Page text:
Engelbart enthusiastically agreed; he saw the chance to expand the reach of NLS from hundreds of users on timesharing systems to thousands all over the country and beyond; the start of a true online world. His team even made plans to add multimedia, foreshadowing features on the Web a quarter century hence. He hoped the NIC could be the seed of a truly online world.
At the end of 1969, ARC programmer Bill Duvall became one of the first two users on the ARPAnet, the world’s first major general-purpose computer network. Over nearly the next two decades the SRI NIC would play a pivotal role in the expansion of the ARPAnet and later the Internet. The ARC/NIC archives are a foundational collection at the Computer History Museum.
But the fortunes of the ARC lab itself began to falter. In 1969 Bob Taylor left ARPA, and ARPA itself also changed its funding policies as part of a general government belt-tightening. Grants began to dry up, and SRI management, always wary of Engelbart’s freewheeling group of renegades in colorfully patched jeans, started to make more demands. Engelbart, who was more of a visionary leader than a hands-on manager, felt things slipping away.
The NIC and the ARPANET did indeed bring NLS to a broader spectrum of users, but a lot of them found it hard to use with a steep learning curve and arcane functions. It was also a resource-heavy program for the low-bandwidth, just-created networks of the era. Many started to access the NIC’s information with dumber but faster tools.
Another blow came when Bob Taylor became the leader of the Computer Systems Laboratory at Xerox’s newly created and lavishly funded Palo Alto Research Center, or PARC. The ARC lab’s former benefactor and his colleagues began to hire more and more ARC team members to build his own “Office of the Future,” eventually including some of Engelbart’s closest lieutenants like Bill English, Jeff Rulifson, and Bill Duvall. The bitter joke ran that ARC was a training program for PARC.
The ARC alums brought many of the baseline concepts pioneered in NLS to PARC, and thus into the stream of development that eventually led to much of modern computing. But after the internal failure of the POLOS project, which was meant to be a PARC version of NLS, much got left out as well – from hypertext links to the overall emphasis on collaboration and augmenting human intellect.
In 1977, SRI sold the ARC project to Tymshare, later a subsidiary of McDonnell-Douglas. There, Engelbart and his remaining team turned NLS into Augment, and pioneered several new features. But the momentum was gone, and Tymshare had little interest in pursuing Engelbart’s main goals. He retired from Tymshare in 1986, and continued to pursue his vision in offices provided by a grateful mouse-maker, Logitech.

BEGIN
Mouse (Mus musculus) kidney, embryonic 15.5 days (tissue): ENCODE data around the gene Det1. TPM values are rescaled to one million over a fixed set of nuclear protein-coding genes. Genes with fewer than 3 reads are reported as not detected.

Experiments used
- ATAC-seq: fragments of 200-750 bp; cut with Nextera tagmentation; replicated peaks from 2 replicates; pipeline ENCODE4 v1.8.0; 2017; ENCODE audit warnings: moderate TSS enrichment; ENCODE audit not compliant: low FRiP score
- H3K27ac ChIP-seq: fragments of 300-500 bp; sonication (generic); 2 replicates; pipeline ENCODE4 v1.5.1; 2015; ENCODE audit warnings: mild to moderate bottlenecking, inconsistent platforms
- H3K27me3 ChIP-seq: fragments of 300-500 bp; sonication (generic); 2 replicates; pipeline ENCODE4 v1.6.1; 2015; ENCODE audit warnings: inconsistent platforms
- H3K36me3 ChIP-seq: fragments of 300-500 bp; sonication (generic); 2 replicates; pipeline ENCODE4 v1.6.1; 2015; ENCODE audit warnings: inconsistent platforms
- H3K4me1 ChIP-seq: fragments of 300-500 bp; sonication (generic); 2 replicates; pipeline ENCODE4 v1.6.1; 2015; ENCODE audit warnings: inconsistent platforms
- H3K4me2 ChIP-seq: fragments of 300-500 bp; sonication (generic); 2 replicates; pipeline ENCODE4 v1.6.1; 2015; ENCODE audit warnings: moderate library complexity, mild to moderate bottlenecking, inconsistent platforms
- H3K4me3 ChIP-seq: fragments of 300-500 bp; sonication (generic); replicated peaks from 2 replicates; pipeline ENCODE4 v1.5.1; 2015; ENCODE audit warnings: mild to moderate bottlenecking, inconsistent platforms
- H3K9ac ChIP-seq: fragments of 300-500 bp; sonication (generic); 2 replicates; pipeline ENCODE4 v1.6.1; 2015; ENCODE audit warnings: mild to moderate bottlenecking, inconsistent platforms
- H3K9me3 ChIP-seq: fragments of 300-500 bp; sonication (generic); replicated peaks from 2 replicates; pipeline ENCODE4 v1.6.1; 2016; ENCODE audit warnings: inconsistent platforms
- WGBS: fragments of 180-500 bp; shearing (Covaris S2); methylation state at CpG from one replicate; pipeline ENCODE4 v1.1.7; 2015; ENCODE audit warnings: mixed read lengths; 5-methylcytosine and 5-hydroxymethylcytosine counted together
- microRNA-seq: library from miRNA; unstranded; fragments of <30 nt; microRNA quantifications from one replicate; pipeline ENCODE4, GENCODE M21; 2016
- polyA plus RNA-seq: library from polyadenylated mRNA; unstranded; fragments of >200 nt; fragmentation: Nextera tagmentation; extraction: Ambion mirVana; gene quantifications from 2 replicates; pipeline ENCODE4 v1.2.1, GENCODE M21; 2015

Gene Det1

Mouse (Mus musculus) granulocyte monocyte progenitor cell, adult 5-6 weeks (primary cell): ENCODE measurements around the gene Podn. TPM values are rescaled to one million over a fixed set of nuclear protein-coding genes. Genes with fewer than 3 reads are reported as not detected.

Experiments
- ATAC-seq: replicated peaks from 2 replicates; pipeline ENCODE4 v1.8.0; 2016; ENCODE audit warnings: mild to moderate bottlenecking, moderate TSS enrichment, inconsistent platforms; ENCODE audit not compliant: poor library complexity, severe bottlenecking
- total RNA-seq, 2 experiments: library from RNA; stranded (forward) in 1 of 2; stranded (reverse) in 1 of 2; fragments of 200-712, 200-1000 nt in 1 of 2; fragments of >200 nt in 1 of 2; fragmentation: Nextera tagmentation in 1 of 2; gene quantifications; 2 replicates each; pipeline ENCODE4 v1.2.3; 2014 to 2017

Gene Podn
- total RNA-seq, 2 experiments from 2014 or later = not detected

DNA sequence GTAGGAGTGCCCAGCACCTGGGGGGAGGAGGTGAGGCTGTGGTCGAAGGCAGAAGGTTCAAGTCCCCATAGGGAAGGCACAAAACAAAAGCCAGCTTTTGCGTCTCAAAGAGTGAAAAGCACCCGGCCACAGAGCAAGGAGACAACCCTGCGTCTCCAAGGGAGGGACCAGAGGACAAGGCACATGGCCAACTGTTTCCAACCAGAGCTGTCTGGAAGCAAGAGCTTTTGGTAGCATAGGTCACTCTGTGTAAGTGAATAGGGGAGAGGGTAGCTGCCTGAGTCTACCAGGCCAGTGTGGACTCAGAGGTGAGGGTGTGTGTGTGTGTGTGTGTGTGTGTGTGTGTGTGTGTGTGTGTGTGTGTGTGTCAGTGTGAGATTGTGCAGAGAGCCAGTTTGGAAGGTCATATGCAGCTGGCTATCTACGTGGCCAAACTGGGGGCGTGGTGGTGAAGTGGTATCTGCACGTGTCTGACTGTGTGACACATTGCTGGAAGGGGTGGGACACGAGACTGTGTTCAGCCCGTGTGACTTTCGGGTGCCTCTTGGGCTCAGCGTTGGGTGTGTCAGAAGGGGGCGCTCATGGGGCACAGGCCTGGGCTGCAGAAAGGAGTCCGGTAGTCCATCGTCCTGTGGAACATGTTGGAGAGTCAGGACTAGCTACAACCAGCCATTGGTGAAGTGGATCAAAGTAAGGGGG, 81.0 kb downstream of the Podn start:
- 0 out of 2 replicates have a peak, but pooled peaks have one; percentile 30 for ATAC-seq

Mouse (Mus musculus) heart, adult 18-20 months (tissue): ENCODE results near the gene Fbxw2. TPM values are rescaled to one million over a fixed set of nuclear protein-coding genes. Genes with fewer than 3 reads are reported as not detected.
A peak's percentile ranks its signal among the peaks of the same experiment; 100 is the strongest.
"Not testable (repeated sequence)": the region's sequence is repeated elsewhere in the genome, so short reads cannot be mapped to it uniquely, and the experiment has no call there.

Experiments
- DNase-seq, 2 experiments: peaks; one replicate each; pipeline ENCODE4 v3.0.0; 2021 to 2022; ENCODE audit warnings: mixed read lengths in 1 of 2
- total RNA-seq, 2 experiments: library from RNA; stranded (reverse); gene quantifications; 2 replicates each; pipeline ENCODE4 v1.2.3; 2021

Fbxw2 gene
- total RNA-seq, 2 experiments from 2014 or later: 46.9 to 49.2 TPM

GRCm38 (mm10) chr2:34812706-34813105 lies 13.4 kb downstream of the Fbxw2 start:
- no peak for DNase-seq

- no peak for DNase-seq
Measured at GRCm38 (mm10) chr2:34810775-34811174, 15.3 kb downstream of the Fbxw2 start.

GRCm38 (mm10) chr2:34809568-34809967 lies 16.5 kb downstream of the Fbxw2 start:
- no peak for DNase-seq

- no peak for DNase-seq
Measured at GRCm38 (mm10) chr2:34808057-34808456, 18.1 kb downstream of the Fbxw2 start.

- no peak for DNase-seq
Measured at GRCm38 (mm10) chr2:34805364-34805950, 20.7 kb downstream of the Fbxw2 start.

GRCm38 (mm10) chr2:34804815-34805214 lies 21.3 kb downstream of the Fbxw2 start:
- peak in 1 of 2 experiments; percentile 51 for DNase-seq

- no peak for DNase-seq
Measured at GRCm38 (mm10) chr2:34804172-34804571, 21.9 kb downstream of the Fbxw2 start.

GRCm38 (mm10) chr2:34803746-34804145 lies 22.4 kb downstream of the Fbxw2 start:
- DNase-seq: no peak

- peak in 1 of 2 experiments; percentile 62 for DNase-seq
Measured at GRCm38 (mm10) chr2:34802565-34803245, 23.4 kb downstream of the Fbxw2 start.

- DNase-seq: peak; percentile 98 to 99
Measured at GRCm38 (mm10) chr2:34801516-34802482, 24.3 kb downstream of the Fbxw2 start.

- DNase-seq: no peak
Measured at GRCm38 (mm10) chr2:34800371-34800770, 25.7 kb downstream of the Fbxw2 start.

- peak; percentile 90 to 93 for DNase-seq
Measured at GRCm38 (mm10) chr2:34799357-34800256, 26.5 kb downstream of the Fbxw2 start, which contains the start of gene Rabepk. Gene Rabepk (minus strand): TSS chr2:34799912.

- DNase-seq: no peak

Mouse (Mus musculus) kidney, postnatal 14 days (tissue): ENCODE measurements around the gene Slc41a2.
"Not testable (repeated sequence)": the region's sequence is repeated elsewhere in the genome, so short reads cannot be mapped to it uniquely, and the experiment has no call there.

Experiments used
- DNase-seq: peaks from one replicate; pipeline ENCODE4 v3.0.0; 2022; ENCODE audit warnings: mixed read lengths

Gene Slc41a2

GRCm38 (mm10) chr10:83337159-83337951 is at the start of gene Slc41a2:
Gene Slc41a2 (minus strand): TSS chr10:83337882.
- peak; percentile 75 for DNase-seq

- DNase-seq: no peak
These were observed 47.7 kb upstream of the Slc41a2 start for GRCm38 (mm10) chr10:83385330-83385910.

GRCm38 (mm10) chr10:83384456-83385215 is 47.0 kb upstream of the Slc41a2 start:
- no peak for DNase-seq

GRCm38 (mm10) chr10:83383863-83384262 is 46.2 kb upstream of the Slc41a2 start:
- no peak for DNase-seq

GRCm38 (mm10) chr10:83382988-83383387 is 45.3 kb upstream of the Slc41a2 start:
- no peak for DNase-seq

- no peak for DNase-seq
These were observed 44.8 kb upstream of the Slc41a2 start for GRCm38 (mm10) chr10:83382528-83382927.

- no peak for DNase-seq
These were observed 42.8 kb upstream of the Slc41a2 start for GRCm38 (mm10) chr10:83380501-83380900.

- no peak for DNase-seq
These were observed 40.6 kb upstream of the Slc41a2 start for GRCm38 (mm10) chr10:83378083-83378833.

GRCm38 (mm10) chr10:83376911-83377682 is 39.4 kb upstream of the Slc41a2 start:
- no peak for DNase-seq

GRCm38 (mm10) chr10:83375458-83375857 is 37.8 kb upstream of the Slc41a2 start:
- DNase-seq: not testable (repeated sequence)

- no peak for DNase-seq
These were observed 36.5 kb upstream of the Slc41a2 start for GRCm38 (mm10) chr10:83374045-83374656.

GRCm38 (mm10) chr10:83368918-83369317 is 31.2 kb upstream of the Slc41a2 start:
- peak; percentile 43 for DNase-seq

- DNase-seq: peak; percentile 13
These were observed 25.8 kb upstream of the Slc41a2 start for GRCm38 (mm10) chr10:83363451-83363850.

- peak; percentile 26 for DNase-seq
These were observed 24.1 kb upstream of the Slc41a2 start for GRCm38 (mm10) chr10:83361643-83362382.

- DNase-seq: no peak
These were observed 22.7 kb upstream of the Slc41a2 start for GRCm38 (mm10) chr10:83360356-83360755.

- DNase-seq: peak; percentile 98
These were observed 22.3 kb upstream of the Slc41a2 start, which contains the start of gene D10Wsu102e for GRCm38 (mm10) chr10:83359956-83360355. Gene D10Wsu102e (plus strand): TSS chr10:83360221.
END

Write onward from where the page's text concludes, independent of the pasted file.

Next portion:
He continued to speak widely, and in 1988 he founded the Bootstrap Institute with his daughter Christina, one of four children, to perpetuate his work. He won the National Medal of Technology, the Lemelson-M.I.T. Prize and the Turing Award, and was a Fellow of the Computer History Museum. Widowed in 1997, he and his second wife Karen attended public events into the last year of his life.
Douglas Engelbart died on July 2 at his home in Atherton, California. He was 88.
What was the impact of Engelbart’s work? The irony is that so far, it has been largely in inverse to the parts he himself considered important. The mouse, a neat but fairly trivial accessory to NLS, became a household item for billions pretty much exactly as Bill English designed it for him. The once-radical idea of using a personal keyboard and screen for reading, and writing, and tracking our own personal information did indeed spread through many channels including the ’68 demo, the ARC alumni recruited by Xerox PARC, and then the larger PC revolution.
But from the late ‘70s into the mid ‘90s the great bulk of those keyboards and screens began to get attached to standalone PCs, the polar opposite to Engelbart’s vision of connectivity. Computing power had dropped so radically in price that a literally personal, standalone computer became affordable, and for over 20 years the attention of the computing world shifted to what an individual could do on his or her own.
Unlike their indirect ancestor the Xerox Alto, relatively few PCs got connected to networks or even dial-up services. The whole notion of multi-user systems and online collaboration began to fall out of fashion. It became an insider thing for researchers, professionals, and geeks. The closest the average person got to a “shared” repository of knowledge was buying a commercial CD-ROM.